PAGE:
Last update: 07:36 | 12/10/2017
By 2017, the Plant Variety Protection Office (PVPO) had granted protection titles to 453 varieties, including 270 varieties of domestic subjects.
Meanwhile, Vietnam has up to 35,000 plant variety specimens kept at the national plantation gene bank.
A PVPO report showed that to date the office has received 1,000 applications for protection titles from both domestic and foreign subjects. Of these, the applications for protecting rice varieties accounts for the largest proportion, followed by maize, vegetables and flowers.
Of the plant varieties on the protection list, 120 are rice varieties. However, the figure is too small compared with 7,000 rice varieties being kept at the national plant gene bank, which just accounts for 1.7 percent. And if comparing the number of protected plant varieties (270) with 35,000 plant varieties kept at the bank, the proportion would be 0.8 percent only.
Of the plant varieties on the protection list, 120 are rice varieties. However, the figure is too small compared with 7,000 rice varieties being kept at the national plant gene bank, which just accounts for 1.7 percent.
However, according to PVPO Chief Secretariat Nguyen Thanh Minh, the demand for having plant varieties protected has been increasing in recent years. Since 2004, the office has received 74.4 applications every year.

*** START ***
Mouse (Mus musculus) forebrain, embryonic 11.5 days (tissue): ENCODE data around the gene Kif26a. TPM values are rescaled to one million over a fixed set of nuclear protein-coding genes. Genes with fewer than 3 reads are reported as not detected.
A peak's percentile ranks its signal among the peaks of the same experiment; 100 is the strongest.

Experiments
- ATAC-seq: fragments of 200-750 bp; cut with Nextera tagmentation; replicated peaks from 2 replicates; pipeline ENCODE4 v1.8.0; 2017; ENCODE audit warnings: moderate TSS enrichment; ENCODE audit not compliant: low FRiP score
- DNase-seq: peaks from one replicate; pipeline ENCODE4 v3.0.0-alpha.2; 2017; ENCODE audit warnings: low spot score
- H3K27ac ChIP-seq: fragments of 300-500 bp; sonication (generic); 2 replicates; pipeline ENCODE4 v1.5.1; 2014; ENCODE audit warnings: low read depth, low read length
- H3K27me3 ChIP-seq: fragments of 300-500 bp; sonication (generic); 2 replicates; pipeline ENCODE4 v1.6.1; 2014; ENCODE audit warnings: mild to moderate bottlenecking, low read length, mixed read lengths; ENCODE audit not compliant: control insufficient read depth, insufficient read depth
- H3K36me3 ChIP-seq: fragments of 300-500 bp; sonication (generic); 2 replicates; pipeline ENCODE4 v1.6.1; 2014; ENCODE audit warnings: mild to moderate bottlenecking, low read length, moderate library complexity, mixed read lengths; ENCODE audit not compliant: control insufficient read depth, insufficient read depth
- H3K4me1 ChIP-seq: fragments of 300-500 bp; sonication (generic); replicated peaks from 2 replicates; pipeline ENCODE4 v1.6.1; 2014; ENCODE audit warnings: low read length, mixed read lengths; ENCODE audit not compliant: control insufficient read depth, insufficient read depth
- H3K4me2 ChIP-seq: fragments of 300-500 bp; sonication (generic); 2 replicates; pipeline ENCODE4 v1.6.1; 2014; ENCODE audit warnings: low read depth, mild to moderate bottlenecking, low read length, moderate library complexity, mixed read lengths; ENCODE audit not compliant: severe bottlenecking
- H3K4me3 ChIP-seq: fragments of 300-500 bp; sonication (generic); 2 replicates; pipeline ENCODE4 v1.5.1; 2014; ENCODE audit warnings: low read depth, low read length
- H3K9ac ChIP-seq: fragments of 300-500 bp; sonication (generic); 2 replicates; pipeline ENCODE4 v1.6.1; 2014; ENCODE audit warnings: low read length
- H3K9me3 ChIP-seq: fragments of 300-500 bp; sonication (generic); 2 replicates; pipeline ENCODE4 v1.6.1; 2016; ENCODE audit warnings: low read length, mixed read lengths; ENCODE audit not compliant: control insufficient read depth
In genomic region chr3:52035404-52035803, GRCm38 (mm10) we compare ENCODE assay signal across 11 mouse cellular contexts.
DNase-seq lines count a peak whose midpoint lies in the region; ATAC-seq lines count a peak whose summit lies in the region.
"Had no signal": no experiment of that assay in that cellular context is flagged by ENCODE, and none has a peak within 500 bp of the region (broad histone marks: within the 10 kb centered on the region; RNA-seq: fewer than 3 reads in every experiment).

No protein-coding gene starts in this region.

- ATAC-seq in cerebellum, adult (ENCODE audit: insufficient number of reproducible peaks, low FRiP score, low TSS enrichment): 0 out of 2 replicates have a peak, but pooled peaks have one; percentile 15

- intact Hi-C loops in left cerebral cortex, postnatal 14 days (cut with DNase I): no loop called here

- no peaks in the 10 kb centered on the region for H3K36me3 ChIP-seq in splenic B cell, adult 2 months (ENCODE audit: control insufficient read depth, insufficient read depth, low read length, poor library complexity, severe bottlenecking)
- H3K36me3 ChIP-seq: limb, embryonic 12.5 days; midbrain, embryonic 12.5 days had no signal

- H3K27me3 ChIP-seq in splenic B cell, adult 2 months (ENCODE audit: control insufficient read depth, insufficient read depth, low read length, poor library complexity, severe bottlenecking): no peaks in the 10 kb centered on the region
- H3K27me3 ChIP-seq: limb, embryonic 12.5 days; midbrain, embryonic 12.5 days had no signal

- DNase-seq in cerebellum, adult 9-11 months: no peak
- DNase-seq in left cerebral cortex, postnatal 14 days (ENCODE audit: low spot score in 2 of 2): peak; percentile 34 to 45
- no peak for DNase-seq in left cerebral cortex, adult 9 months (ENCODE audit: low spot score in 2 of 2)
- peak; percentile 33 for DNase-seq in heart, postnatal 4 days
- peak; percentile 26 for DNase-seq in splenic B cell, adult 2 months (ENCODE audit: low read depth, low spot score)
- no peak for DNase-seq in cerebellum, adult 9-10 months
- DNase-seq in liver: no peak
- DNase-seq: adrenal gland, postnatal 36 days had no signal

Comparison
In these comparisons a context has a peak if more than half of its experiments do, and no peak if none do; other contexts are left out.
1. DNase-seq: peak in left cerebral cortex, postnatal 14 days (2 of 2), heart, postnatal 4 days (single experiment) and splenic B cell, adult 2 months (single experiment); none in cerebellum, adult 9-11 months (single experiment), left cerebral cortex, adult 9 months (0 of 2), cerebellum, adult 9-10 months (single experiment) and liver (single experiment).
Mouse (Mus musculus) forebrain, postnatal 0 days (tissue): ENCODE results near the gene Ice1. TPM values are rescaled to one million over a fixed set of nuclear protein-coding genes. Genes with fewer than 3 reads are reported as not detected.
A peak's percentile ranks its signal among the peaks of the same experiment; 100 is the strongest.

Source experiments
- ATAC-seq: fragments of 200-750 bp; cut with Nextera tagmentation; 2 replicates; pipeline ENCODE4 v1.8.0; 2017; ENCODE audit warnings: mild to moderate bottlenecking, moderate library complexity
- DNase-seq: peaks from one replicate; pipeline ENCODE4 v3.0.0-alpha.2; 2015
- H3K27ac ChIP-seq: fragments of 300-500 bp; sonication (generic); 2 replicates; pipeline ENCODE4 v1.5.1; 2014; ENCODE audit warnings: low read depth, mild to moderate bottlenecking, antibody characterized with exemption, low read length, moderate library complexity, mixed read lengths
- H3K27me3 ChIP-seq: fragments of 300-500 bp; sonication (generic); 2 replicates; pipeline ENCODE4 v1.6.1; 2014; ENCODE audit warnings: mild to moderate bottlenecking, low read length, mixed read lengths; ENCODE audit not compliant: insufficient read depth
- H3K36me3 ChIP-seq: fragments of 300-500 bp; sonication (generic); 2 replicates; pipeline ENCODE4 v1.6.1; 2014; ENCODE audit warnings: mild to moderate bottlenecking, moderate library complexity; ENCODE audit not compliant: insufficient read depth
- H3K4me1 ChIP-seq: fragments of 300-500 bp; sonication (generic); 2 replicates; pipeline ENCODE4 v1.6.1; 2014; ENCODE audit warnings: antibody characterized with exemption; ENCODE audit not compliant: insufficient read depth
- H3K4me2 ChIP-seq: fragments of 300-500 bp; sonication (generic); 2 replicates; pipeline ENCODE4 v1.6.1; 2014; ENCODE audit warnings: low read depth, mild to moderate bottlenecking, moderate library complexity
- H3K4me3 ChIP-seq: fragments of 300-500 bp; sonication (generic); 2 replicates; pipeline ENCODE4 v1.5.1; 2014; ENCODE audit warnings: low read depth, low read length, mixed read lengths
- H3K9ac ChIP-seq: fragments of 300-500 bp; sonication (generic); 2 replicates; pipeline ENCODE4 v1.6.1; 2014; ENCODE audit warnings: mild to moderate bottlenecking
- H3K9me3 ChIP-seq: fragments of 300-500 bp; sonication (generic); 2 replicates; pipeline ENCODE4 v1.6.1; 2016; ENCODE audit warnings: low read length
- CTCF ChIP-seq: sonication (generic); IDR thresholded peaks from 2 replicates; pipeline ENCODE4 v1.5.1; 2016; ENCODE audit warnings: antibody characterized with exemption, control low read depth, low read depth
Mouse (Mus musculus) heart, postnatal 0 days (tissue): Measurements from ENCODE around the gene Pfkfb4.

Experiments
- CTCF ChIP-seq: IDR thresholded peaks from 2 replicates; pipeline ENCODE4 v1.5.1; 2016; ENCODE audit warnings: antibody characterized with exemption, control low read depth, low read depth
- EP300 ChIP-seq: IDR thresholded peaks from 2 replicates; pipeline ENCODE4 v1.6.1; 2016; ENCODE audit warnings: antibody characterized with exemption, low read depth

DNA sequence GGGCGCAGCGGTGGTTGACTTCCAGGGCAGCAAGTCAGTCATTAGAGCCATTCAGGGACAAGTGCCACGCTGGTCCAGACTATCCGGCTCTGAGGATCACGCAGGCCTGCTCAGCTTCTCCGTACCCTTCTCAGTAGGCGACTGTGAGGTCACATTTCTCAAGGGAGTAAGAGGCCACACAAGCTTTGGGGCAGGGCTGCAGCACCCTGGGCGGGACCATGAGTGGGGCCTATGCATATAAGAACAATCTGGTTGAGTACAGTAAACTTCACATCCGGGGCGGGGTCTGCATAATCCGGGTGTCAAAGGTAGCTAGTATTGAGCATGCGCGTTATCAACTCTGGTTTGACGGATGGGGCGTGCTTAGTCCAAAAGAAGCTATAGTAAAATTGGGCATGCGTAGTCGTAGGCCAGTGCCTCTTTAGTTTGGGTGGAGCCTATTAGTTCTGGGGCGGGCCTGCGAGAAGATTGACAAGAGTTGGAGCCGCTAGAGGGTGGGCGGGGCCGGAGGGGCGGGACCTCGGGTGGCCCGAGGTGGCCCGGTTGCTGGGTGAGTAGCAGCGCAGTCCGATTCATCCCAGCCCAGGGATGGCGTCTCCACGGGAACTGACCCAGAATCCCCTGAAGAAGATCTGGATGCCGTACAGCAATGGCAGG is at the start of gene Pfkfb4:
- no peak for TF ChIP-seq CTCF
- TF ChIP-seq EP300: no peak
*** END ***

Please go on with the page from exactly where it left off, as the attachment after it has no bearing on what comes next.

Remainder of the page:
In 2016 alone, the office received 185 applications and the same number of applications came in just the first seven months of 2017.
“We expect to receive 300 applications this year,” he said.
“The number of applications is on the rise which shows that Vietnamese enterprises have realized the benefits of having plant varieties protected,” he explained, adding that his office received 644 applications from domestic subjects in 2016.
With protection titles, inventors’ benefits can be protected by law. Hoang Hau Dragon Fruit Company Ltd has to pay VND2 billion for the right to use the LD5 dragon fruit invented by the Southern Horticultural Reserach Institute. A series of rice varieties have been transferred at high prices, which has changed scientists’ thoughts.
Dinh Thi Dinh from the Fruit & Vegetable Research Institute said she is going to apply for the protection title of some flower varieties.
“In the past, our products were only enough to provide to the domestic easy-to-please market, therefore, we did not care about the variety protection. But now, our products have higher quality and we have begun thinking of exporting them,” she explained.
However, analysts said that the majority of varieties’ owners don’t intend to get protection titles for their varieties. The high cost and long time for procedures are the two reasons that made them hesitate.
Prof Vu Van Liet, director of the Institute of Crops Research and Development, the inventor of 2 protected rice and 1 maize variety, said it cost several billions of dong to get a protection title.